When Dusty Lasseter tells people one of the key things he does in his job is relocate grizzly bears, they typically react in one of two ways.
“Cool or crazy,” he said. “A little bit of both.”
When a call comes in to the Cody regional office of Game and Fish with a tip about a bear prowling the neighborhood, usually it is Lasseter or Luke Ellsbury who go out.
Residents might say a bear is in their backyard, or eating along the road, and ask them to come and fix it.
It’s almost like “Ghostbusters.” Who ya gonna call?
A problem bear is often relocated, whisked from a herd of cattle or an apple orchard, to an isolated area.
Lasseter and Ellsbury, and others, are like a moving company handling unusual cargo.
Bear is trapped. Bear is drugged. Bear wakes up in a new home farther from people or livestock.
Grizzly bears are one Wyoming large carnivore that cannot be hunted. They are protected by the Endangered Species Act and are under the management jurisdiction of the U.S. Fish and Wildlife Service.
After 40 years of monitoring population growth, the Greater Yellowstone Ecosystem grizzly was briefly delisted in 2017 and Game and Fish put in place regulations for a very limited hunt.
At the last minute, a federal judge in Missoula relisted the bear.
The issue of bear hunting is the elephant in the room when it comes to Wyoming hunting.
While many see the population of about 750 in the region representing a recovered species, after the court intervention halted the delisting process in 2018, no one can guess what year there may be a hunt.
Relocation is a key program used to avoid dangerous human-animal confrontations and give bears second chances.
Since he has not kept a life list, Lasseter only estimates he has moved 80-100 grizzlies over a 12-year period.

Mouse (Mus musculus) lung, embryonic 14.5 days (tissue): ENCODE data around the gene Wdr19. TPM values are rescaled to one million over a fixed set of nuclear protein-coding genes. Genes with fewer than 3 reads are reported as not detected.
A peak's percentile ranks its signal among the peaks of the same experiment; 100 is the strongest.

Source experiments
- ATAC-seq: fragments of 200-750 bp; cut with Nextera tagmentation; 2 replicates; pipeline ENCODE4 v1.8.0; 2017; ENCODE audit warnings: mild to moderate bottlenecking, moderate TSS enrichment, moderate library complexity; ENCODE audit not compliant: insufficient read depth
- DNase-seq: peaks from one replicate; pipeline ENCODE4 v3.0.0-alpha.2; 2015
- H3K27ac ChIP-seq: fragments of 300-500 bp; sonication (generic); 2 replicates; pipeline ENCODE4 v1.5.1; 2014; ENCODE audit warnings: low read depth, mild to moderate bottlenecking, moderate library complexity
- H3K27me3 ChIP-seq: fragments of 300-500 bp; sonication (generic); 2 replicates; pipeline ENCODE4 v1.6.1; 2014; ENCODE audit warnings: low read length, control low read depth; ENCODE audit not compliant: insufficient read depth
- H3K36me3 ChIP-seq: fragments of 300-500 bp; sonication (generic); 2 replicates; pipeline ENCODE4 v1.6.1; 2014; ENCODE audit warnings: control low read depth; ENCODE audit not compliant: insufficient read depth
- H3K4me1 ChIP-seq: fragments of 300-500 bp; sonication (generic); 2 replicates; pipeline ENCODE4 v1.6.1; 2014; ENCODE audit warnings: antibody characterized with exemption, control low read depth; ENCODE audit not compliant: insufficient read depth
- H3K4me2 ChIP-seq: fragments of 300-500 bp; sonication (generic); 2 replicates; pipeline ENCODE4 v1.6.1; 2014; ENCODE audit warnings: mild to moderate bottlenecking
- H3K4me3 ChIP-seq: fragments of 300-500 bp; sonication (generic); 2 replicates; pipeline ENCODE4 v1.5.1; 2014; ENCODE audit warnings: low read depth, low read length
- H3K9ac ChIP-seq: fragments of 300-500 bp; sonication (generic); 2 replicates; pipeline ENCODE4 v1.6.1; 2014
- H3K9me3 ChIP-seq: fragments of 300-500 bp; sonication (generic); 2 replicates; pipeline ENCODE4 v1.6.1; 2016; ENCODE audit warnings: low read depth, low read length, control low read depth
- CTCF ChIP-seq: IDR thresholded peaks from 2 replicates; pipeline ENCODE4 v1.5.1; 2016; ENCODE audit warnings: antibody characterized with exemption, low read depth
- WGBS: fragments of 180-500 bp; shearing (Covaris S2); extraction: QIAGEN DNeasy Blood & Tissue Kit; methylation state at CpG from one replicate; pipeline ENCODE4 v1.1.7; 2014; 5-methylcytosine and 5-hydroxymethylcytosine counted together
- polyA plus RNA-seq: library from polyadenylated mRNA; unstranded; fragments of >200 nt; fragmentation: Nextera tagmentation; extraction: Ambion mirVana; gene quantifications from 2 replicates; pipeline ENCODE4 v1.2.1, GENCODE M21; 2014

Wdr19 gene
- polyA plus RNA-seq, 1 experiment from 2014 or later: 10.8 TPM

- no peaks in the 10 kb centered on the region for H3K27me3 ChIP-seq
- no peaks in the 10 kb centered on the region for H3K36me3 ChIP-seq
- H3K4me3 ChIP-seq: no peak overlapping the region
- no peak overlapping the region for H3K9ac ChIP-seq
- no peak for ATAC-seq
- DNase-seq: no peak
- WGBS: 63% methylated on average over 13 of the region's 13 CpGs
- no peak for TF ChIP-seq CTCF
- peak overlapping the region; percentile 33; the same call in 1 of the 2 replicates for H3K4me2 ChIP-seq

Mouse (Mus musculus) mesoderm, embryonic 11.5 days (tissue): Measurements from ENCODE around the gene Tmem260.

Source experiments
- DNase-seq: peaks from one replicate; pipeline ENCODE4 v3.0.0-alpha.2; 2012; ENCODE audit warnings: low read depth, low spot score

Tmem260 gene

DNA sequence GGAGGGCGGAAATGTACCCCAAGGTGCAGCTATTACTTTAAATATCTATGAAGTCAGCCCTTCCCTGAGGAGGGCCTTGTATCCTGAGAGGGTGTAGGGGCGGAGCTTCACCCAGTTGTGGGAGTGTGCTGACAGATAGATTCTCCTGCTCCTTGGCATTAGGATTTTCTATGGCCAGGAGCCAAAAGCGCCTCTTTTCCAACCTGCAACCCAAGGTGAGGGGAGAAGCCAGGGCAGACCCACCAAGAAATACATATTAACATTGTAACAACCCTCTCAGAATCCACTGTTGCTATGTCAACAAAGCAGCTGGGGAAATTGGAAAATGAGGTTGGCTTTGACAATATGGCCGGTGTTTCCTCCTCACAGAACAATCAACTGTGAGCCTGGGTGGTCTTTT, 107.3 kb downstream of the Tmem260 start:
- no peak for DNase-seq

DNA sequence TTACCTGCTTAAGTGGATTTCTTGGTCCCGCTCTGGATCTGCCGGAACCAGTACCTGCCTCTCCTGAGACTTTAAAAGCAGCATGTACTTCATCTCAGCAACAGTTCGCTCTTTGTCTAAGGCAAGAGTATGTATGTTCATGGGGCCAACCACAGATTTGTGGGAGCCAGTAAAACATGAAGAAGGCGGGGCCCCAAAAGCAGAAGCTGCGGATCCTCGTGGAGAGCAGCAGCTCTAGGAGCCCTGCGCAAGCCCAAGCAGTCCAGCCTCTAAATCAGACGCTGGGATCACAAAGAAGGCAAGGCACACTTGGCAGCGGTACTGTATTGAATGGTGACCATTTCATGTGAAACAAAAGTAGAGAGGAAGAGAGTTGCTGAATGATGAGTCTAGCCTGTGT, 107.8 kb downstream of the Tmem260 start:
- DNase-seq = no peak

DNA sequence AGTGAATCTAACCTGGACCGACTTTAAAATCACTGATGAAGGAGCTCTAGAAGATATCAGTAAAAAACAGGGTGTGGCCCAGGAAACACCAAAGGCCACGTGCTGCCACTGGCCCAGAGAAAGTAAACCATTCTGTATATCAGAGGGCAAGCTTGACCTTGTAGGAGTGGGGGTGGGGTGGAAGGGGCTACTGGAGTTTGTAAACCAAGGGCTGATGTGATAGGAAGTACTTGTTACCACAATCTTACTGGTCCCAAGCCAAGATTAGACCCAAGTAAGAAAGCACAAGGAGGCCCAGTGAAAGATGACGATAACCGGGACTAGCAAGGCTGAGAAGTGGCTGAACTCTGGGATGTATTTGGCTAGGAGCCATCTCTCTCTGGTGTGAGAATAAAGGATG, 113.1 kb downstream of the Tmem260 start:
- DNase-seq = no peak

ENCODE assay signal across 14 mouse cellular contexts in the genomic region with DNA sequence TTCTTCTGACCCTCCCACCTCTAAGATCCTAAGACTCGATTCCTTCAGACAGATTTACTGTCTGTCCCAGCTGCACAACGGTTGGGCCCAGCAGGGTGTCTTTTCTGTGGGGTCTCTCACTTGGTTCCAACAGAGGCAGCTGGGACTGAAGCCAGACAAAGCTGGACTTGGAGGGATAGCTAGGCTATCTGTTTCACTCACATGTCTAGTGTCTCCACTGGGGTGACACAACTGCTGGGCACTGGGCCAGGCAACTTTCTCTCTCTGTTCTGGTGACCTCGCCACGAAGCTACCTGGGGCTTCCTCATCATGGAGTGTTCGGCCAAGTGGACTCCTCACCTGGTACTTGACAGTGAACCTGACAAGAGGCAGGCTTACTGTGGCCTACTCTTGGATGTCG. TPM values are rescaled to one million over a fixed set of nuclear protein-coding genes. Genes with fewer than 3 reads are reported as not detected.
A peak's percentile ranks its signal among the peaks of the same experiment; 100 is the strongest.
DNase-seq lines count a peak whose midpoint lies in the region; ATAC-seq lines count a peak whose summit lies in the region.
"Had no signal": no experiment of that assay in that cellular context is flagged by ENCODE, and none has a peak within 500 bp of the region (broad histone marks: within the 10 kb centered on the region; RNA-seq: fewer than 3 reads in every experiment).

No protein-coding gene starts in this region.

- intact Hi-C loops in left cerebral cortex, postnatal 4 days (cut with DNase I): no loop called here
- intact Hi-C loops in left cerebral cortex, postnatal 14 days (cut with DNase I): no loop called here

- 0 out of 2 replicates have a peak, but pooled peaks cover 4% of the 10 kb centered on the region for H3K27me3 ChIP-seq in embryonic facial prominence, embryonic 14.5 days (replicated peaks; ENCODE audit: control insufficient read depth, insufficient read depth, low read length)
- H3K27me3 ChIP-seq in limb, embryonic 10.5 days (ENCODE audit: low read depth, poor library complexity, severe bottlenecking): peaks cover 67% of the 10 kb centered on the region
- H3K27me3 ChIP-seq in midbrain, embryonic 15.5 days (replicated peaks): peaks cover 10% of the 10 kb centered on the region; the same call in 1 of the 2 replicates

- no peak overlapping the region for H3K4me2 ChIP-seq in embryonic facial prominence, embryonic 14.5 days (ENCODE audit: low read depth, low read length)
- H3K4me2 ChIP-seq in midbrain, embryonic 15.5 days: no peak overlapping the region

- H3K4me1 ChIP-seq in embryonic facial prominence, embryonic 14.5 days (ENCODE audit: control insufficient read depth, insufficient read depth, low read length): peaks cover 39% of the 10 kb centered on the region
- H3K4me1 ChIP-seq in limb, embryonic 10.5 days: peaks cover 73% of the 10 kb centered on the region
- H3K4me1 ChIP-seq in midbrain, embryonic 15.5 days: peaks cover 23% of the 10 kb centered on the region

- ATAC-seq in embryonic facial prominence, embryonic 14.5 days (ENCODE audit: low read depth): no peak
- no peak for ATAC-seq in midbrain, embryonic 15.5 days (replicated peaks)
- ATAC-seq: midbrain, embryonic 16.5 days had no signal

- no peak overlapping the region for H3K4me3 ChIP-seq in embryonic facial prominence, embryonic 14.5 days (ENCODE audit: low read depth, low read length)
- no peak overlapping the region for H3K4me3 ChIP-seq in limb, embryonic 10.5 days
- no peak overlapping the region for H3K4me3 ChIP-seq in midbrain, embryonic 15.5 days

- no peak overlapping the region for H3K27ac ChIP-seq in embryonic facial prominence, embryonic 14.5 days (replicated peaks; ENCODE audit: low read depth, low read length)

Each case is different, but each case can be risky.
“I’ve done some dumb things,” Lasseter said. “You get a little complacent at times. There’s been occasions when I’ve had a close call.”
That’s a warning coming from the department’s Bear Wise Community Coordinator, who dispenses safety advice to thousands of people each year.
Anyone who spends considerable time in the back country, hiking, biking, hunting, Lasseter said, is likely to encounter a grizzly.
“They’re out at dusk,” he said. “They’re out at dawn. There’s carcasses. We certainly see a higher spike of contact (during hunting season).”
When G&F is contacted, often Ellsbury, Lasseter, or both, head into the field searching for the bear in question.
Sometimes the animal is invading private land and threatening chickens or goats, taking advantage of dog food left on the porch, or attacking livestock, a common problem across Wyoming.
“We’d prefer people’s attractants are stored,” Lasseter said.
Or protected by electrified fencing.
On assignment, officials bring their own attractants along to lure bears.
“We typically bait it with road kill,” Ellsbury said. “Sometimes we go by a grocery store and buy some melons and apples – unless it’s an apple call.”
Bears are shot with tranquilizer darts or collected in a culvert trap that is 3 feet by 3 feet by 8 feet.
In all his time spent in the wild, Ellsbury said, “I’ve never sprayed a bear. I’ve never had to shoot one in self-defense, either. I’ve been charged a few times.”
Ellsbury said people ask if he has good health insurance.
“It’s probably more dangerous than the average job,” he said.